Homebuying

Are we about to see another round of fixed-rate mortgage cuts from the banks?

By: Lisa Coxon on March 25, 2019

With homebuying season right around the corner, all eyes are on mortgage rates, with some brokers expecting we’re about to see banks begin to cut their fixed-rate products.

“I expect the fixed rate to continue to drop over the next few months,” says Shawn Stillman, director and principal broker at Mortgage Outlet Inc. “Based on the drop in bond yields...there should be another 0.3 to 0.4 [of a percent] drop on the fixed rate, and we should be able to see rates at major banks in the 2.99% range before summer.”

In what was thought to be the first move in this direction, TD Bank accidentally cut rates on its website, something first spotted by mortgage broker RateSpy on Sunday. The rate cut showed a 70 basis point drop in the five-year fixed on its website to 4.64%. TD later retracted it.

“Changes to our posted rates on our website were made in error,” a spokesperson for TD said via email to LowestRates.ca. “We apologize for any misunderstanding and please refer to the rates currently posted.”

“No rate changes were made yesterday.”

TD’s posted five-year fixed mortgage rate is currently 5.34%.

The last time the banks cut their fixed mortgage rates was in January, when RBC was the first among them to slash its five-year fixed mortgage rate by 15 basis points.

Lenders like HSBC are giving the big banks some competition, with a five-year fixed posted rate of 5.04%.

“We have already seen the fixed rate drop slightly over the last few weeks,” says Nalie Nguyen, mortgage broker and executive director at Dash Mortgage. “Lenders are being very competitive on the fixed rates. The gap between the fixed rates and variable rates is getting smaller,” she says.

With all this pressure, the question now is when the big banks will pass on the recent downward trend in interest rates to consumers.

“We cannot elaborate on pricing changes we might be considering,” a spokesperson for Scotiabank told LowestRates.ca via email. “Our number one focus is providing value for our customers – we manage our pricing very actively to do just that, using a variety of market benchmarks.”

A CIBC spokesperson said in an email that it “can only comment if our rates move.”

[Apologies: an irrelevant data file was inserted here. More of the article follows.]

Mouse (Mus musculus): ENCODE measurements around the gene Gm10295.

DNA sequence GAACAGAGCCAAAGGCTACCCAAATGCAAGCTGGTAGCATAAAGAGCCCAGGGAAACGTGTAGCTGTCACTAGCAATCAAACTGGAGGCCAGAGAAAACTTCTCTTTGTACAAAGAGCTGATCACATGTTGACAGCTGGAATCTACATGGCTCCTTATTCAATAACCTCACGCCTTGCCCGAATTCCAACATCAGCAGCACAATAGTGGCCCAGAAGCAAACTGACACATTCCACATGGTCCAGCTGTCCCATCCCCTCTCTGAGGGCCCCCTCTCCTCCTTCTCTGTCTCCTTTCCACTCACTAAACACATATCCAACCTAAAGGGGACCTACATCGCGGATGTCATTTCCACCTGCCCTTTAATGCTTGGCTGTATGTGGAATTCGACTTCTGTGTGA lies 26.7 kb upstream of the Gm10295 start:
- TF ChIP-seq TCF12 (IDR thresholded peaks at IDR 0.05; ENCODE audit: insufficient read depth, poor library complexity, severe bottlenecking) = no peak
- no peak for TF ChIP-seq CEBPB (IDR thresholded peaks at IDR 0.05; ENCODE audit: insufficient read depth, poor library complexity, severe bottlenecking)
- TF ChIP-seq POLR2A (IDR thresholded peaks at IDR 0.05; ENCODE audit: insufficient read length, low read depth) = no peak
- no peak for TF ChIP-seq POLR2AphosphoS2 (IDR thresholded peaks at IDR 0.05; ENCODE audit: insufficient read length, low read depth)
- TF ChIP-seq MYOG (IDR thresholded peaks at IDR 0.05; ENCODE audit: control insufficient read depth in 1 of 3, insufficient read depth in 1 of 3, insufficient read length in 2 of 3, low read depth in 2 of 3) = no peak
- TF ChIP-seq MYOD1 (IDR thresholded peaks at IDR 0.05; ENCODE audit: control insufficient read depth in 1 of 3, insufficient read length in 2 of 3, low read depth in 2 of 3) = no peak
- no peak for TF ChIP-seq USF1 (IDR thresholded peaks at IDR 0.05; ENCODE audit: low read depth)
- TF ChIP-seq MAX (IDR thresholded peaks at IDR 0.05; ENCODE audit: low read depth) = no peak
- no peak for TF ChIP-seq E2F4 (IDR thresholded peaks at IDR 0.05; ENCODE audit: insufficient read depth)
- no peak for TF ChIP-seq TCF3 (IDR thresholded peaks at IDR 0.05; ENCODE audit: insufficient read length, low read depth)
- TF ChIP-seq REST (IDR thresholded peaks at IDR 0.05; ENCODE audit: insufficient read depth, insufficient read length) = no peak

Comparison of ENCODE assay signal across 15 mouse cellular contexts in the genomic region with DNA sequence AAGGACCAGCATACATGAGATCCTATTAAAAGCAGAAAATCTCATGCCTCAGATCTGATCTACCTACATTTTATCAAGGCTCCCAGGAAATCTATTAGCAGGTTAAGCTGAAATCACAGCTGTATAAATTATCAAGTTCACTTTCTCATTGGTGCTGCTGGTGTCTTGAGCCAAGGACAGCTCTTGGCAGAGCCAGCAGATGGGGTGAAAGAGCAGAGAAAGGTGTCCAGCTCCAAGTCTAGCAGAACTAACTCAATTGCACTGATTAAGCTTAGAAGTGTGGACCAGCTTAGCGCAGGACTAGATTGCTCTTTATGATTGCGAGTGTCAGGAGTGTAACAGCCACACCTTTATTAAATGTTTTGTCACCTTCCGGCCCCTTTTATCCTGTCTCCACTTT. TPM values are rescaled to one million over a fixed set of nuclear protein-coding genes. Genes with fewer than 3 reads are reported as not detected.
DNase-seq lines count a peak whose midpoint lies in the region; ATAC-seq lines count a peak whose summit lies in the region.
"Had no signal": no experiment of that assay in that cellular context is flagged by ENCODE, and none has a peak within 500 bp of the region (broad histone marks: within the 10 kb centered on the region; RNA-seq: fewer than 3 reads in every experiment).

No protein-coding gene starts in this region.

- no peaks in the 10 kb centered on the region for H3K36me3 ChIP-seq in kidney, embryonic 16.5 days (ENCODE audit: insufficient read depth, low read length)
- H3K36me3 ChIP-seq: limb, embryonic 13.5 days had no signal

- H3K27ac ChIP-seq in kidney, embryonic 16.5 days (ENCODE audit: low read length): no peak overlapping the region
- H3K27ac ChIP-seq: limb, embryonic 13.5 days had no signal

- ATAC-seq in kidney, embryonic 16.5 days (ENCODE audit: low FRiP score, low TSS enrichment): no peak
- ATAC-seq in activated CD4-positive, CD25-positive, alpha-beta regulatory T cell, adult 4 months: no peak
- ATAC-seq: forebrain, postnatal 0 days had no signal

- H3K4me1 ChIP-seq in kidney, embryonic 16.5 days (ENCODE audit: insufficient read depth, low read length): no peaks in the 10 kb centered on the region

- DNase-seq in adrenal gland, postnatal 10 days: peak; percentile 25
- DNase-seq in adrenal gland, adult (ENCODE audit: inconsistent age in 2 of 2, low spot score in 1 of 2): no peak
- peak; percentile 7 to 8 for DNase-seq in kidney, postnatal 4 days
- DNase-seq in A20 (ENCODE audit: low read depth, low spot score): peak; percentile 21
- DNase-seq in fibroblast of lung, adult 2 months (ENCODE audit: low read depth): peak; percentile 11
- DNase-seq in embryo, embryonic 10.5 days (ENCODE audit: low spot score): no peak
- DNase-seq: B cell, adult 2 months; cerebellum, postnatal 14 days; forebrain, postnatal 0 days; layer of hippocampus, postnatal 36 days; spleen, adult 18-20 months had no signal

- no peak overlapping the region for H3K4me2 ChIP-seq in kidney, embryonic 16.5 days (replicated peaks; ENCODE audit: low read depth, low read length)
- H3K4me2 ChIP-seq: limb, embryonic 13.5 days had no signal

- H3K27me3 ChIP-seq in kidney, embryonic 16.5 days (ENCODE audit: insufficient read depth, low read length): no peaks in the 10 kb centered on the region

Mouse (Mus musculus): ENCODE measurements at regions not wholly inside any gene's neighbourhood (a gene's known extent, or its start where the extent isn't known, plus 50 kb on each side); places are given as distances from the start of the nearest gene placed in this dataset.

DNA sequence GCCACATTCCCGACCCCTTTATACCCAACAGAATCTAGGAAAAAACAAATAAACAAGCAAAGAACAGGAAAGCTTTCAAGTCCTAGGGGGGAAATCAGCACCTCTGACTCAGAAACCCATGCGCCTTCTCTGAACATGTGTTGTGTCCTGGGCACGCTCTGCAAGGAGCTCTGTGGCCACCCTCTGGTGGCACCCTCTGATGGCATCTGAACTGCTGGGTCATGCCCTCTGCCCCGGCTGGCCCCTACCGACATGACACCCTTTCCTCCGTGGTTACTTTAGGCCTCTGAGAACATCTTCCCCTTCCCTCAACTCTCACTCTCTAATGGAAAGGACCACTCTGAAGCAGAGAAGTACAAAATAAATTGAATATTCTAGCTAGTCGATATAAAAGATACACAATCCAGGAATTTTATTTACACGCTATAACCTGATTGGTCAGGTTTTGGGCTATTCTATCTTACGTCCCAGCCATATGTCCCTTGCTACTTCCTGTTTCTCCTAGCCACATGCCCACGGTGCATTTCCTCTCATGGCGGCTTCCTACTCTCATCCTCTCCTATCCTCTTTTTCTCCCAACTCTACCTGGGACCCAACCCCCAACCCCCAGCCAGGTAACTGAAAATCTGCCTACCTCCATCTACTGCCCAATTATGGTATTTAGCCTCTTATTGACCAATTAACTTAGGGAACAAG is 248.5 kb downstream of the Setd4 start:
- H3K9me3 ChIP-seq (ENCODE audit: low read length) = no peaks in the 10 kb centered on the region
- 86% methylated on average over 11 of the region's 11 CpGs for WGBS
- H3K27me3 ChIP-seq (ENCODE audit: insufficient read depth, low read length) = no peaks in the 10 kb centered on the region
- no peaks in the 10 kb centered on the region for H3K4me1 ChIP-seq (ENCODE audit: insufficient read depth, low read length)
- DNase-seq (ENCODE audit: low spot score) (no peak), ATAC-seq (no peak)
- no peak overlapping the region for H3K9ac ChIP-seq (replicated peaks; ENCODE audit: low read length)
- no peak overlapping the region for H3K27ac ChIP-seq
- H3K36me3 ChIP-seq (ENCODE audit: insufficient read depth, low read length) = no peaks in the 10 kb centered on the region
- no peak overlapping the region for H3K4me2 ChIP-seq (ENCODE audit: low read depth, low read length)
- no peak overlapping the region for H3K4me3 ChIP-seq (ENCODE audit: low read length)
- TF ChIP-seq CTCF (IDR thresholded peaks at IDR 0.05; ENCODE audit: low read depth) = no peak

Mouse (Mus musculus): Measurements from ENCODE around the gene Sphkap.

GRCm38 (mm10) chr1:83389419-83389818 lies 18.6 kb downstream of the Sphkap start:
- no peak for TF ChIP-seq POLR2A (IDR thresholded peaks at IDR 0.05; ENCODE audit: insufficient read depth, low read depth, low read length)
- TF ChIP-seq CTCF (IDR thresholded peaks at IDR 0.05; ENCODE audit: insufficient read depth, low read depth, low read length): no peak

None of the other major banks — RBC and BMO — could be immediately reached for comment.

 

The pressure’s on

With significant signs of a slowing global and domestic economy, there’s a lot of downward pressure on interest rates right now. Canadian government bond yields, which impact interest rates on fixed-rate mortgages, have been falling steadily since last fall. This week, the yield on the five-year mortgage fell to 1.44%, the lowest it has been since the start of 2017.

That’s a lot to digest in and of itself. But to top it all off, Canada’s yield curve inverted on Friday. The yield curve refers to a phenomenon when long-term bond yields fall below short-term yields — which normally shouldn’t happen, as holding onto a long-term bond is viewed as riskier than a short-term bond. However, when investors expect rates to rapidly fall, as they would in a recession, yields invert.

According to Bloomberg Canada, the “yield on Canada’s 10-year bond dipped to 1.6% Friday, or six basis points lower than the rate on the three-month Treasury bill. That hasn’t happened since 2007, at the start of the financial crisis sparked by a housing crash in the U.S.”

When added to the other pile of economic concerns, this recent development could prompt the Bank of Canada to continue its holding pattern, halting any hikes in the foreseeable future and even maybe calling for a rate cut at some point.

Lower mortgage rates would certainly be a relief to young homeowners and homebuyers in Canada. Homeownership in Canada remains somewhat of a pipe dream for young people – especially in its largest and most expensive cities, like Toronto and Vancouver. Home values are declining and so are sales; the mortgage stress test continues to lock many out of the market; Canadians are getting worse at paying their mortgages on time; and the government has even felt it necessary to step in and provide a shared equity model to incentivize people to buy homes.

 

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